UK ahead in e-shopping

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Online shopping imageBritain is for once ahead of the rest of the world in its technological growth - at least as far as this festive season is concerned. As we enter Cyber Monday (see my note later) 75% of us prefer to buy books, DVDs and similar items online compared to an average 65% in the rest of the world.

This bodes well for the big brands and less well for the smaller shops.

Alert readers will notice that the marketing types claiming today is Cyber Monday, the biggest push in Internet shopping in the calendar, also claimed last Monday was Cyber Monday, coming just after Black Friday. I'm willing to bet they'll claim yet another Cyber Monday next week if they think it'll shift more goods.

Reluctant bankers


Perhaps oddly, then, we seem quite reluctant to do our banking online. KPMG surveyed 9600 people in 31 countries to come to these conclusions, so it's a non-trivial sample. What's really going to matter to the retailers, online and off, is the amount of social networking people do and the checking before buying anything. People are sharing their bad experiences more than ever before, and looking up shops, holidays and anything else more than they used to.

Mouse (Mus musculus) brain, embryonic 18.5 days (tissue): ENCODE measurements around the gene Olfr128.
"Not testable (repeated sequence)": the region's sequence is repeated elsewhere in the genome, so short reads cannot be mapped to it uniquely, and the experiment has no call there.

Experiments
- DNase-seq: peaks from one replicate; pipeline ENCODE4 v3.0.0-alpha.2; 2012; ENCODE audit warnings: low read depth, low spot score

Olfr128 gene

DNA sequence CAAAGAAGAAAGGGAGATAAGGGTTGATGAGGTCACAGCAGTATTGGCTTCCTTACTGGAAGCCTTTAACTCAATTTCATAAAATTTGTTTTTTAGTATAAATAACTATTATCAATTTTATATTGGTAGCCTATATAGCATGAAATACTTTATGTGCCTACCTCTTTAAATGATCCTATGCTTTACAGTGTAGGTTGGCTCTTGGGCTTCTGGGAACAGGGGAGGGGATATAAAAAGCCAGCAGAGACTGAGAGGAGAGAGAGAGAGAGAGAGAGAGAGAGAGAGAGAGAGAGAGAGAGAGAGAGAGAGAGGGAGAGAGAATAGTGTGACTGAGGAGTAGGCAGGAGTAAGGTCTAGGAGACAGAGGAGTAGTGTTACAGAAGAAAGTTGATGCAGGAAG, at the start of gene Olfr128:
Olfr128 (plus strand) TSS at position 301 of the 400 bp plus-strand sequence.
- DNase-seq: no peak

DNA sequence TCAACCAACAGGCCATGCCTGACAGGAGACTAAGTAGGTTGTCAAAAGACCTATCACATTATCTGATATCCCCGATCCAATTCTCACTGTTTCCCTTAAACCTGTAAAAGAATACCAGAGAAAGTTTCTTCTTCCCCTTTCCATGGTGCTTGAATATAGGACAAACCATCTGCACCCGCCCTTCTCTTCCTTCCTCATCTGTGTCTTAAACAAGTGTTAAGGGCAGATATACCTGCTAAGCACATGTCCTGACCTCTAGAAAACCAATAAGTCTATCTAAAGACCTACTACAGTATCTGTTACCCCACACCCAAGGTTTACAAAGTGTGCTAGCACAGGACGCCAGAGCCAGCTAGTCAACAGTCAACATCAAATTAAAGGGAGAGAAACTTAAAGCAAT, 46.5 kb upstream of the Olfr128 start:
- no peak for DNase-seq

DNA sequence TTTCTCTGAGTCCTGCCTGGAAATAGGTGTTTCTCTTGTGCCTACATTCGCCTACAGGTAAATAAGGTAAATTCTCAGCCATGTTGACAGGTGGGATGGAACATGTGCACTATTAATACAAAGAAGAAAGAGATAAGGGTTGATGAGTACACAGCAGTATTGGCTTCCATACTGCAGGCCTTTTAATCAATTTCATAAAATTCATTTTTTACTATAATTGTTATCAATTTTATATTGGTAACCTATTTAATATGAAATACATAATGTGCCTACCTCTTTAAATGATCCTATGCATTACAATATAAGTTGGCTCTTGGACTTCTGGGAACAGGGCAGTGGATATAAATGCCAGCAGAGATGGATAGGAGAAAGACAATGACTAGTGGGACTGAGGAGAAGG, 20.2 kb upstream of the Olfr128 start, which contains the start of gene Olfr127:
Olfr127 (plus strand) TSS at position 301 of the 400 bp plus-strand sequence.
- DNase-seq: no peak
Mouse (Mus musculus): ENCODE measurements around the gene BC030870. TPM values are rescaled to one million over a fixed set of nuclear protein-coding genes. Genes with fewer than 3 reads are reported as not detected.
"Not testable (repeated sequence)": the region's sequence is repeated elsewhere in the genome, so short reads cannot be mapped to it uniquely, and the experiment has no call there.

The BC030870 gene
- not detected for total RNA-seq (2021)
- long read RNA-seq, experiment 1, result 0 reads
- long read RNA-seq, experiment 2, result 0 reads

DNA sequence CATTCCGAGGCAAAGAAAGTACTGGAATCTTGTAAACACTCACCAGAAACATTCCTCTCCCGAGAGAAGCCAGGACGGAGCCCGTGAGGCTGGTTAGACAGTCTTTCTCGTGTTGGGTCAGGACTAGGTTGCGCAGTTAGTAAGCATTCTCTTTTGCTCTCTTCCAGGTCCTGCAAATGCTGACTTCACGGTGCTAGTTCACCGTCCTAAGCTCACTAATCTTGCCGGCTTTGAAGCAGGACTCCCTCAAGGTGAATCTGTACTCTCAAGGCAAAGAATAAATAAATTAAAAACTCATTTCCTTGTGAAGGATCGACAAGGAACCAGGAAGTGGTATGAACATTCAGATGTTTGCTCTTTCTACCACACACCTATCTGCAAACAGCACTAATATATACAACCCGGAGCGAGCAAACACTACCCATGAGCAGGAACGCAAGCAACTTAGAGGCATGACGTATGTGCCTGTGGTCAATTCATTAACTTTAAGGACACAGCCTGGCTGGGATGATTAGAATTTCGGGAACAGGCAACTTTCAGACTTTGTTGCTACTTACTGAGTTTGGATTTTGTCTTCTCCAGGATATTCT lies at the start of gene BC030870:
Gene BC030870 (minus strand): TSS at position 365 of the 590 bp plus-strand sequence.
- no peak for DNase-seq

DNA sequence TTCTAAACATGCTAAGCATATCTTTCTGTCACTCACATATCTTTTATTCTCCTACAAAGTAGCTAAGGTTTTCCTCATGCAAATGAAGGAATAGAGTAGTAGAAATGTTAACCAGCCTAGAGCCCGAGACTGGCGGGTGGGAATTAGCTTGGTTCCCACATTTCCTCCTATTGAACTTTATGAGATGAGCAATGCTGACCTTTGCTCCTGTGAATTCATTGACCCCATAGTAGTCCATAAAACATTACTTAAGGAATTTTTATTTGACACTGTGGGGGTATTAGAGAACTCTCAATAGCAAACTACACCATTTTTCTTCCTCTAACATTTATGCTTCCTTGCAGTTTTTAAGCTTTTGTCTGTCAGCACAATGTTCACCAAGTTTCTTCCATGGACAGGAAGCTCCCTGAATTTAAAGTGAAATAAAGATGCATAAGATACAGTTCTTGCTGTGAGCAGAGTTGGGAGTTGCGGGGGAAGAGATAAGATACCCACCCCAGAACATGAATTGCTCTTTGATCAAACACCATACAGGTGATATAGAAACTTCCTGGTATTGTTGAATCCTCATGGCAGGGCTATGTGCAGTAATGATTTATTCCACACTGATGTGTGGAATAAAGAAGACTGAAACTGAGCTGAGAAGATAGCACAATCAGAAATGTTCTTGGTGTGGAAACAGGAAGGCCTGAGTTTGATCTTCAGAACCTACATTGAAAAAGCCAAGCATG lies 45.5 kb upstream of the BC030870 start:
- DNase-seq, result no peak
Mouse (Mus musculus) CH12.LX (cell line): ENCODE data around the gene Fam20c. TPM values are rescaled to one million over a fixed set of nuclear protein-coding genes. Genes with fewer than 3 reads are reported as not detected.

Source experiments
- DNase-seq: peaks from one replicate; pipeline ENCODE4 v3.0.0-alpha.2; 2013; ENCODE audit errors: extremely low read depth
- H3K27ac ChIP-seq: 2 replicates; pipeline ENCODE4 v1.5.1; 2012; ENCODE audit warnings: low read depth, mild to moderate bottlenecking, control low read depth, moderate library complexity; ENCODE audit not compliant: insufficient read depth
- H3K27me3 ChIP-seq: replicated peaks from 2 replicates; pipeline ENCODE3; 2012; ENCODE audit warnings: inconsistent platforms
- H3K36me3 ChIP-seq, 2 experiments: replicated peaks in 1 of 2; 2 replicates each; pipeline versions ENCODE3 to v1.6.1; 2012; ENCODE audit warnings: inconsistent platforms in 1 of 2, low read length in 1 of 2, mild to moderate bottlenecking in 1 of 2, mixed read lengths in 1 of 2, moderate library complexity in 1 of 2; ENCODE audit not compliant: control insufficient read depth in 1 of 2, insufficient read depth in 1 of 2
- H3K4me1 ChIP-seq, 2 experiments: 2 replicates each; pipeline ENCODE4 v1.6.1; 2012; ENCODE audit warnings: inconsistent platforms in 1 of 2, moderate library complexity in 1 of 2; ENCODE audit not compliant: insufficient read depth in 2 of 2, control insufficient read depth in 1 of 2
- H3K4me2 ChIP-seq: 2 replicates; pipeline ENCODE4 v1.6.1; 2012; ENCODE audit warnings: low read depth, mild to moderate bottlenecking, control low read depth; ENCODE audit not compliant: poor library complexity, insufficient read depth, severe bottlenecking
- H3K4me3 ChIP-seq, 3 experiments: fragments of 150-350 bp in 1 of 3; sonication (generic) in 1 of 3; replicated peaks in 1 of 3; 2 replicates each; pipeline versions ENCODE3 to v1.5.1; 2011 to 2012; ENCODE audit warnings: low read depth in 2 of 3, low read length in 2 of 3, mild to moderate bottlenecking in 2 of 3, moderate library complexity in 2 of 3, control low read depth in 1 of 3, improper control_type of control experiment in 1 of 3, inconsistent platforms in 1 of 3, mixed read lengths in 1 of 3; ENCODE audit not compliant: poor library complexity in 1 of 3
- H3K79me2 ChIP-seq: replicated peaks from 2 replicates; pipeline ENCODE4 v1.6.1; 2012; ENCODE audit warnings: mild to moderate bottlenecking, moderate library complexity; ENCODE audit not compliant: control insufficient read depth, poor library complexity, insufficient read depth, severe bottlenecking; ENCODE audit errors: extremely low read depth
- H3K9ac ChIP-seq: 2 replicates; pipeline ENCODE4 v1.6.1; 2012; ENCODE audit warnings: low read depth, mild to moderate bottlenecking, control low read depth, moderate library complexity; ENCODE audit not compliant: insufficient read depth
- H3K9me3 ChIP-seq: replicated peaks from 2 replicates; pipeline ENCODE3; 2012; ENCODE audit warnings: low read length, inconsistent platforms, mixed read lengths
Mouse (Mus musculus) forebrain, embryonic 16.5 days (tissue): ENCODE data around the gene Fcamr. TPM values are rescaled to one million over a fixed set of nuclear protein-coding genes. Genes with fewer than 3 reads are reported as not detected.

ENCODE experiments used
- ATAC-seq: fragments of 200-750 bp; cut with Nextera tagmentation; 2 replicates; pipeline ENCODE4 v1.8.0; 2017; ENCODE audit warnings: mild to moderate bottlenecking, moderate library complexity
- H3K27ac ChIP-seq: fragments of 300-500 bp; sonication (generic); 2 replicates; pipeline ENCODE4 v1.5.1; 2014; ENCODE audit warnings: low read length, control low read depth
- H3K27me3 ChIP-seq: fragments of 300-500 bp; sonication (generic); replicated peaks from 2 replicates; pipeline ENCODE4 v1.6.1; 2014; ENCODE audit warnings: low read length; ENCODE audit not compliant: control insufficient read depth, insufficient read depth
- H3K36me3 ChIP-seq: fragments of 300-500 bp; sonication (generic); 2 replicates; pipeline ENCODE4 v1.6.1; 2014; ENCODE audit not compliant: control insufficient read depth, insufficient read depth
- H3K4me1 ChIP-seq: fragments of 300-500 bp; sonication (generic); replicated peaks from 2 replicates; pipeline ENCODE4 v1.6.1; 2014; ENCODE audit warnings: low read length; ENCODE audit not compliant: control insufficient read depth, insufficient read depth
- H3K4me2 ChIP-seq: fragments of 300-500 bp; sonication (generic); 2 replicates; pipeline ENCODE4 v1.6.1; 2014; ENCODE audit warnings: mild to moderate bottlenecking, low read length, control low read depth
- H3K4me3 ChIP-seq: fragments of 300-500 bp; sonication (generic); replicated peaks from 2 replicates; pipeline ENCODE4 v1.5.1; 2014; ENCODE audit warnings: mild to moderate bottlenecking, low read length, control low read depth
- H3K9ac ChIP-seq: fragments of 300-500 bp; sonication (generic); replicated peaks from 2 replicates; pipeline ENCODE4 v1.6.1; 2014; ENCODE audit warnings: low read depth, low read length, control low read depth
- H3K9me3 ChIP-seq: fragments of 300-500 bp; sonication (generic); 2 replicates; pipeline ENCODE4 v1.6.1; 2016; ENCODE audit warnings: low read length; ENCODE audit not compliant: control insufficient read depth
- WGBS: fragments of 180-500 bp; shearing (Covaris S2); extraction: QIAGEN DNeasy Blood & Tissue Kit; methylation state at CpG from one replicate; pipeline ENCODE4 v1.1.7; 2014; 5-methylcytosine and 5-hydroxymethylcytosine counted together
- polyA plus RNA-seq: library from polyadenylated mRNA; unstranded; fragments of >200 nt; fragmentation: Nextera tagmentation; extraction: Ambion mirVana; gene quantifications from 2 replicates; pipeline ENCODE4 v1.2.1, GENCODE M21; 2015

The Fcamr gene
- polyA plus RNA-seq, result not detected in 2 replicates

So is all of this going to help the economy? In a bad climate the fact that we're all buying more online than anyone else is a good thing, right?

Well, probably not. It may not be a bad thing, although if you work in retail and sell commodities - books, DVDs, items that are going to be identical wherever you buy them - you'd better find an angle that will bring people back, and fast, because they're going online.

Overall this is a neutral thing. People are moving from the bricks and mortar shops to the online world. This doesn't mean they're spending more, those figures will be available after Christmas. It just means the patterns are changing. Inevitably this will mean working patterns altering as well - it can only be hoped that any transition is managed as painlessly as possible.

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